Artwork by Evan Caminiti.

credits

Released March 3, 2017


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Tycho Autumn European Tour

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EU AUTUMN 2017 TOUR
19 OCT – Dublin, IE – District 8
22 OCT – London, UK – The Roundhouse
24 OCT – Barcelona, ES – Razzmatazz 2
25 OCT – Toulouse, FR – Bikini
27 OCT – Bologna, IT – Estragon
28 OCT – Turin, IT – Movement Festival
30 OCT – Basel, CH – Kaserne
31 OCT – Zurich, CH – Plaza
01 NOV – Antwerp, BE – Trix
02 NOV – Utrecht, NL – Tivoli
04 NOV – Copenhagen, DK – DR Koncerthuset
09 NOV – Moscow, RU – Izvestia Hall

Tickets here


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Spilling blood in art, a tale of tampons, Trump and taboos

Part of Jordan Eagles’s Blood Equality – Illuminations, 2017, an installation that uses imaged blood on plexiglass.

When Donald Trump said of journalist Megyn Kelly, “you could see there was blood coming out of her eyes. Blood coming out of her wherever”, the American artist Sarah Levy responded by painting a portrait of him using her own menstrual blood.

Setting aside, (as if one could), the overt misogyny implicit in Trump’s comments, his views amplify the anxiety the open body creates – the destabilisation of the intact body of the viewer, a momentary collapse of self.

Artistic freedom is given so as to encourage such exploration. Art operates as a laboratory for ideas, it can be radical, political and sometimes deeply confronting; no more so than when art confronts audiences with bodily fluids most often hidden from view. To paint with menstrual blood is a provocation. It asks that we see things differently, and presents us with what is usually unseen.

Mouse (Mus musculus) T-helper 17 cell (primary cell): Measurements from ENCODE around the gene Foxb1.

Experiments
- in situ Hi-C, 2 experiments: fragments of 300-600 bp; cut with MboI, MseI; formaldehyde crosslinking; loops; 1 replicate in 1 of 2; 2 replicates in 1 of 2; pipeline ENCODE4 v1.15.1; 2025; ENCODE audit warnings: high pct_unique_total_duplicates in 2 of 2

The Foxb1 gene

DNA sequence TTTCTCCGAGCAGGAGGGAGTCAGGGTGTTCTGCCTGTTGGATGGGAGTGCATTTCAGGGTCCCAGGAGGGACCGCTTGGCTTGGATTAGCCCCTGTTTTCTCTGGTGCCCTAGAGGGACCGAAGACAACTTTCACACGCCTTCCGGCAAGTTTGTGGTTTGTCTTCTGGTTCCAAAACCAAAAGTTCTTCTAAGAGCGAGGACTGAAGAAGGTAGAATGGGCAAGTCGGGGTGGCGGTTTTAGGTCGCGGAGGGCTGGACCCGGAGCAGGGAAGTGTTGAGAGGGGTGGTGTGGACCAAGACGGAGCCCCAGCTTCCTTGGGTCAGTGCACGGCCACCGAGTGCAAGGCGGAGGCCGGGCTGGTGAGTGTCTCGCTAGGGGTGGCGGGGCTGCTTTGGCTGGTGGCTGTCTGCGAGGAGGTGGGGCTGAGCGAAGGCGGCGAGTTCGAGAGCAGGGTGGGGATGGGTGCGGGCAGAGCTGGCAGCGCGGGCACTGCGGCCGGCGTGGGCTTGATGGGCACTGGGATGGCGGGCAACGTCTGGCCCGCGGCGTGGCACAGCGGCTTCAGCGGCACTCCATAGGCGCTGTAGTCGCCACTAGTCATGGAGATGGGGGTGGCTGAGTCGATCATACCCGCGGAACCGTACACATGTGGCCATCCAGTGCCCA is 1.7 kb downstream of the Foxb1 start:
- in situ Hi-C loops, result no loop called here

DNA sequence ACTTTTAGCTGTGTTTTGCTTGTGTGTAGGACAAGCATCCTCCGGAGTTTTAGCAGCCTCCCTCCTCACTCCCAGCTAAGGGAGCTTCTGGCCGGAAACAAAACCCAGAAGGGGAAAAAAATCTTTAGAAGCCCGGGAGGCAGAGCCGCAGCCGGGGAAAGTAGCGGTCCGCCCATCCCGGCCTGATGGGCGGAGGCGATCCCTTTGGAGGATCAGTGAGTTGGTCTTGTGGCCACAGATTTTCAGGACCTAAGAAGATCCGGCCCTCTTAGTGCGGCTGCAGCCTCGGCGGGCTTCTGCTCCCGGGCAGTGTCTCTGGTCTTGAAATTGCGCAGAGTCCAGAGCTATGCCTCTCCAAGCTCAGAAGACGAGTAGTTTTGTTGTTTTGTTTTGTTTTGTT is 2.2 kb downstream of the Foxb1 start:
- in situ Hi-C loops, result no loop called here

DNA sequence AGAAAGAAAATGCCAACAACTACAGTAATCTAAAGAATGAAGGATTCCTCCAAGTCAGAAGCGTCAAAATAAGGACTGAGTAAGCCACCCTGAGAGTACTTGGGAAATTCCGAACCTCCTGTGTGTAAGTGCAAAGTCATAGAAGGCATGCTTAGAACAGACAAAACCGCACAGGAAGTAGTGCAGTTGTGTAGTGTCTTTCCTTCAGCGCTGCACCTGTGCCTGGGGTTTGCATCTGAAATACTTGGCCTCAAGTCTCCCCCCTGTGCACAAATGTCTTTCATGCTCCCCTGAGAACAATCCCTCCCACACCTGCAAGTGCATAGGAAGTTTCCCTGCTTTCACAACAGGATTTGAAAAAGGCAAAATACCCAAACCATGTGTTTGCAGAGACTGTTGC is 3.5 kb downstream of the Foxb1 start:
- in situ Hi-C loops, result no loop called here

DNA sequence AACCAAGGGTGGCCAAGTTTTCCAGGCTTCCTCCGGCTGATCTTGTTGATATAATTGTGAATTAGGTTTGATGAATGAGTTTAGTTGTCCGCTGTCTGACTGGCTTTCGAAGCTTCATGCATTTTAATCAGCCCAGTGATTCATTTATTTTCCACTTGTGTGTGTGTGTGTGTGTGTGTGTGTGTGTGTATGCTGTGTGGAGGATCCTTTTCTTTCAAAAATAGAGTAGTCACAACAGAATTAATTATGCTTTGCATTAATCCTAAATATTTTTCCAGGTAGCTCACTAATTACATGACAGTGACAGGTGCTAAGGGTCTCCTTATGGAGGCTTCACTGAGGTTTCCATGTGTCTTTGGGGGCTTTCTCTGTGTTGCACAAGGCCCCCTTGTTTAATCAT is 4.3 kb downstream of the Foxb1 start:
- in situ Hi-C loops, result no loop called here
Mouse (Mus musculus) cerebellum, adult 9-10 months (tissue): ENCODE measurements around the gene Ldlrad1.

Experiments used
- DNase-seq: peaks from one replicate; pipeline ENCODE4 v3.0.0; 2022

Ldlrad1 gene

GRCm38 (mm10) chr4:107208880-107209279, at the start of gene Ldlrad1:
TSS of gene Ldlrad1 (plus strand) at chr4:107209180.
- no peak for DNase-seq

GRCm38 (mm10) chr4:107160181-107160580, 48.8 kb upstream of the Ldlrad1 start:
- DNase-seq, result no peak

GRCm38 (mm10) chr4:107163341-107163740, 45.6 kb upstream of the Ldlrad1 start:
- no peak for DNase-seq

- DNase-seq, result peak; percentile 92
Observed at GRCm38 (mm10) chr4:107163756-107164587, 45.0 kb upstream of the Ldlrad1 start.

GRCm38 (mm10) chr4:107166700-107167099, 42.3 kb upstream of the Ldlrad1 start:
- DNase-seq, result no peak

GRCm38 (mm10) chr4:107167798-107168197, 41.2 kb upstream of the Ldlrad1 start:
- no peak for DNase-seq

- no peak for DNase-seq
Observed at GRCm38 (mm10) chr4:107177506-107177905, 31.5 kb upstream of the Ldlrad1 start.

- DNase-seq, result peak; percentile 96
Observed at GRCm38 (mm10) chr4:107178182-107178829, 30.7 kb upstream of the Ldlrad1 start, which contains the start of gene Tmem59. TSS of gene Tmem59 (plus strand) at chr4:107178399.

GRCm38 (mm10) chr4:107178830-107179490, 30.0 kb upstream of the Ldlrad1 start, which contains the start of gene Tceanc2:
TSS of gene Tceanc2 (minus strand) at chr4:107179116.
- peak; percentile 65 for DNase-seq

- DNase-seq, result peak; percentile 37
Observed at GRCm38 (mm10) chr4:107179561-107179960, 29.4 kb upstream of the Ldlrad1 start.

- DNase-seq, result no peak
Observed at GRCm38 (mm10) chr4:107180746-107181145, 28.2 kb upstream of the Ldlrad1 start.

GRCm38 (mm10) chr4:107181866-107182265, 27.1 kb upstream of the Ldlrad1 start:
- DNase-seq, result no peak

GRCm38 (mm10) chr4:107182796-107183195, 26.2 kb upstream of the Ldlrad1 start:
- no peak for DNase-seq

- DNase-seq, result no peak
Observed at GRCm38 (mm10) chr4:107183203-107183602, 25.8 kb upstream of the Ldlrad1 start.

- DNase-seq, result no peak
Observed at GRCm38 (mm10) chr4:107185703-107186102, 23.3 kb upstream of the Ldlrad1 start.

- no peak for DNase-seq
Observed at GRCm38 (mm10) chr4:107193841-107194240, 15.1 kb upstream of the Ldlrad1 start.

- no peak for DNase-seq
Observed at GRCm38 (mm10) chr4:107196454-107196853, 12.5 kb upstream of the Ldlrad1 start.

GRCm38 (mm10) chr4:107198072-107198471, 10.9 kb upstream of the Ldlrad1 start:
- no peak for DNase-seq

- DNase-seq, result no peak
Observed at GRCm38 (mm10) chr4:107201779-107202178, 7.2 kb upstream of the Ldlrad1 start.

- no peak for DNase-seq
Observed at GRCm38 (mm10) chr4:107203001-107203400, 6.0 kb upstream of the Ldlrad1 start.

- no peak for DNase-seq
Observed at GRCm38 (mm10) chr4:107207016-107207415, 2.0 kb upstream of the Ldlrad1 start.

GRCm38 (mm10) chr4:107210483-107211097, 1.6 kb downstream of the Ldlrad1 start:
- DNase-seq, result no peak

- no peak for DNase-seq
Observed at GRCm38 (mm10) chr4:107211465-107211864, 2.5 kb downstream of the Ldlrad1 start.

But not all blood is equal. When blood is spilled it is generally presumed to be male, frequently in the name of the nation, and spent in some heroic act or another – largely on foreign shores, commemorated but rarely seen. Blood has its place – contained, controlled and out of view.

When blood escapes the body or laboratory, it is particularly disturbing and unruly. We speak of spilt blood as contaminated, infected, impure. Controlled blood-letting is a symbol of masculinity; menstruation a sign of abjection, and gay men’s blood is to be feared, to say nothing of the anxiety of intermingling blood between people, races and species. To work with blood can raise ethical issues, but is equally an opportunity to shed light on the source of many prejudices and misconceptions.


Read more: Explainer: what’s actually in our blood


The feminist art movement of the 1960s and 1970s took aim at these entrenched religious and societal norms, and presented audiences with menstrual blood: both as the subject of art works and the material with which artists worked. Feminist artworks that included blood acquired their potency because of its taboo status. Blood was dangerously out of place.